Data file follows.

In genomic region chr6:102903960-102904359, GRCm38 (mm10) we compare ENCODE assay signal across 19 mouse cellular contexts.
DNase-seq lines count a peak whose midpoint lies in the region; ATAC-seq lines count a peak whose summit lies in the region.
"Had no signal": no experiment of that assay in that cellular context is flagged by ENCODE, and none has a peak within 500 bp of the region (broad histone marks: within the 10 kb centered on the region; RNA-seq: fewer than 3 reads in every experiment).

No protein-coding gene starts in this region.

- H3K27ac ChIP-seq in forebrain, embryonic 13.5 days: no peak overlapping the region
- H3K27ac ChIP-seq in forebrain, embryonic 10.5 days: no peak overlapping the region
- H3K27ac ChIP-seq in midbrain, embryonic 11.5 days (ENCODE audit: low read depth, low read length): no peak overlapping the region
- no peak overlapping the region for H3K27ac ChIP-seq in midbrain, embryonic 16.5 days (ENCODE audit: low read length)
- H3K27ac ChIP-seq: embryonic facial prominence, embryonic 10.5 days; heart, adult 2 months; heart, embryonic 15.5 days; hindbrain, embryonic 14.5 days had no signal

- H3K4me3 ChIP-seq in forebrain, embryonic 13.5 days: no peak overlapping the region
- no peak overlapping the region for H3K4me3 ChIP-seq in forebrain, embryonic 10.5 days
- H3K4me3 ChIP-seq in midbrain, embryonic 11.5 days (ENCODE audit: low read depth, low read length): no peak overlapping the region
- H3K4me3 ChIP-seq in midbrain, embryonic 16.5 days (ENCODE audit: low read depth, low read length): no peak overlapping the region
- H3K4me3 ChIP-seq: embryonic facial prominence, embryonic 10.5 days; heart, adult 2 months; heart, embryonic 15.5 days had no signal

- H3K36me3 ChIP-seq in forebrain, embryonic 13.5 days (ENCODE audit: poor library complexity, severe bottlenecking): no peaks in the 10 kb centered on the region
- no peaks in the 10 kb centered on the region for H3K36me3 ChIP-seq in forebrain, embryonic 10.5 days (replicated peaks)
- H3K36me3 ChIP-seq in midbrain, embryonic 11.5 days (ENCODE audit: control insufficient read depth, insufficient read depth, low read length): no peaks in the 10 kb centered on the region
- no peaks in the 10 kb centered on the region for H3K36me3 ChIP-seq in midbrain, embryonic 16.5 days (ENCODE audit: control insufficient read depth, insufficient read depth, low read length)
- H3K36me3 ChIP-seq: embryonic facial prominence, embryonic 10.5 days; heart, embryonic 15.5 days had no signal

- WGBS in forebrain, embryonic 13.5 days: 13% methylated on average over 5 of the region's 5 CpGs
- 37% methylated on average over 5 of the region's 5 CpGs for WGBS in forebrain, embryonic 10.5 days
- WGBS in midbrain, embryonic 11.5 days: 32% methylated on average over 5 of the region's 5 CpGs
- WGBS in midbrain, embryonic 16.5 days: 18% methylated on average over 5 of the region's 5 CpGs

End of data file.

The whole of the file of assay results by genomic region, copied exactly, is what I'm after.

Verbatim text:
In genomic region chr6:102903960-102904359, GRCm38 (mm10) we compare ENCODE assay signal across 19 mouse cellular contexts.
DNase-seq lines count a peak whose midpoint lies in the region; ATAC-seq lines count a peak whose summit lies in the region.
"Had no signal": no experiment of that assay in that cellular context is flagged by ENCODE, and none has a peak within 500 bp of the region (broad histone marks: within the 10 kb centered on the region; RNA-seq: fewer than 3 reads in every experiment).

No protein-coding gene starts in this region.

- H3K27ac ChIP-seq in forebrain, embryonic 13.5 days: no peak overlapping the region
- H3K27ac ChIP-seq in forebrain, embryonic 10.5 days: no peak overlapping the region
- H3K27ac ChIP-seq in midbrain, embryonic 11.5 days (ENCODE audit: low read depth, low read length): no peak overlapping the region
- no peak overlapping the region for H3K27ac ChIP-seq in midbrain, embryonic 16.5 days (ENCODE audit: low read length)
- H3K27ac ChIP-seq: embryonic facial prominence, embryonic 10.5 days; heart, adult 2 months; heart, embryonic 15.5 days; hindbrain, embryonic 14.5 days had no signal

- H3K4me3 ChIP-seq in forebrain, embryonic 13.5 days: no peak overlapping the region
- no peak overlapping the region for H3K4me3 ChIP-seq in forebrain, embryonic 10.5 days
- H3K4me3 ChIP-seq in midbrain, embryonic 11.5 days (ENCODE audit: low read depth, low read length): no peak overlapping the region
- H3K4me3 ChIP-seq in midbrain, embryonic 16.5 days (ENCODE audit: low read depth, low read length): no peak overlapping the region
- H3K4me3 ChIP-seq: embryonic facial prominence, embryonic 10.5 days; heart, adult 2 months; heart, embryonic 15.5 days had no signal

- H3K36me3 ChIP-seq in forebrain, embryonic 13.5 days (ENCODE audit: poor library complexity, severe bottlenecking): no peaks in the 10 kb centered on the region
- no peaks in the 10 kb centered on the region for H3K36me3 ChIP-seq in forebrain, embryonic 10.5 days (replicated peaks)
- H3K36me3 ChIP-seq in midbrain, embryonic 11.5 days (ENCODE audit: control insufficient read depth, insufficient read depth, low read length): no peaks in the 10 kb centered on the region
- no peaks in the 10 kb centered on the region for H3K36me3 ChIP-seq in midbrain, embryonic 16.5 days (ENCODE audit: control insufficient read depth, insufficient read depth, low read length)
- H3K36me3 ChIP-seq: embryonic facial prominence, embryonic 10.5 days; heart, embryonic 15.5 days had no signal

- WGBS in forebrain, embryonic 13.5 days: 13% methylated on average over 5 of the region's 5 CpGs
- 37% methylated on average over 5 of the region's 5 CpGs for WGBS in forebrain, embryonic 10.5 days
- WGBS in midbrain, embryonic 11.5 days: 32% methylated on average over 5 of the region's 5 CpGs
- WGBS in midbrain, embryonic 16.5 days: 18% methylated on average over 5 of the region's 5 CpGs